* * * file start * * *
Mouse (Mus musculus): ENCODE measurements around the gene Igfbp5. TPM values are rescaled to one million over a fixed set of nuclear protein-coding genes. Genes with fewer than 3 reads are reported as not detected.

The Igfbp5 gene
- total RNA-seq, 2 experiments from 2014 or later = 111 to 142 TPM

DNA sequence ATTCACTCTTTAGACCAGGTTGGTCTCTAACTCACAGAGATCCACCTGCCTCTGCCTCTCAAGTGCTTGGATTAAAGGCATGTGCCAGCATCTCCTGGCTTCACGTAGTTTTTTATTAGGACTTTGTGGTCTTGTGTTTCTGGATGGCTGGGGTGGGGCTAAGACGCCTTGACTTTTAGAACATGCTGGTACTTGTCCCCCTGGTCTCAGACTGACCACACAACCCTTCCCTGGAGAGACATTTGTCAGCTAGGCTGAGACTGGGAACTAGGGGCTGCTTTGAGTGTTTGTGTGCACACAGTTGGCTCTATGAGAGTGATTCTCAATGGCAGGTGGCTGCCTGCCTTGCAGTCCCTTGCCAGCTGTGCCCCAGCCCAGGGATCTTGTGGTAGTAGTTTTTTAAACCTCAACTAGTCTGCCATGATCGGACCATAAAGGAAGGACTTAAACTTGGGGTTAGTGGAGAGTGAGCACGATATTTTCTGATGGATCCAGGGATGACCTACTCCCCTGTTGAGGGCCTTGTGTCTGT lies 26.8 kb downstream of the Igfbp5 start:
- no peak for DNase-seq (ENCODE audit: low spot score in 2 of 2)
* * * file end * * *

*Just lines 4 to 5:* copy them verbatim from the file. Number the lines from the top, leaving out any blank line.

DNA sequence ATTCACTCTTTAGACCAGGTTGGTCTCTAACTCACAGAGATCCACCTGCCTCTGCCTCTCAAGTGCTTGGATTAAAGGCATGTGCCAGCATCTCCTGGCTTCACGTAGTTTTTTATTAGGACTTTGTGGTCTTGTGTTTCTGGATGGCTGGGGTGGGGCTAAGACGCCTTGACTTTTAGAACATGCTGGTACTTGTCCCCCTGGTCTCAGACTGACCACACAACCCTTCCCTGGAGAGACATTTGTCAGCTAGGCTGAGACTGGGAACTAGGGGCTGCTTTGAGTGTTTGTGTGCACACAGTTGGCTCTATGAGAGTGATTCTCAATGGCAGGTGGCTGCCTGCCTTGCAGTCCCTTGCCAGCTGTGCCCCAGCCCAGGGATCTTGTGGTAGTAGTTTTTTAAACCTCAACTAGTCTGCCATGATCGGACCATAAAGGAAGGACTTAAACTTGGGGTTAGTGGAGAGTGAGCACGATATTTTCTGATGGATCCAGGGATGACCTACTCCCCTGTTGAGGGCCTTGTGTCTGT lies 26.8 kb downstream of the Igfbp5 start:
- no peak for DNase-seq (ENCODE audit: low spot score in 2 of 2)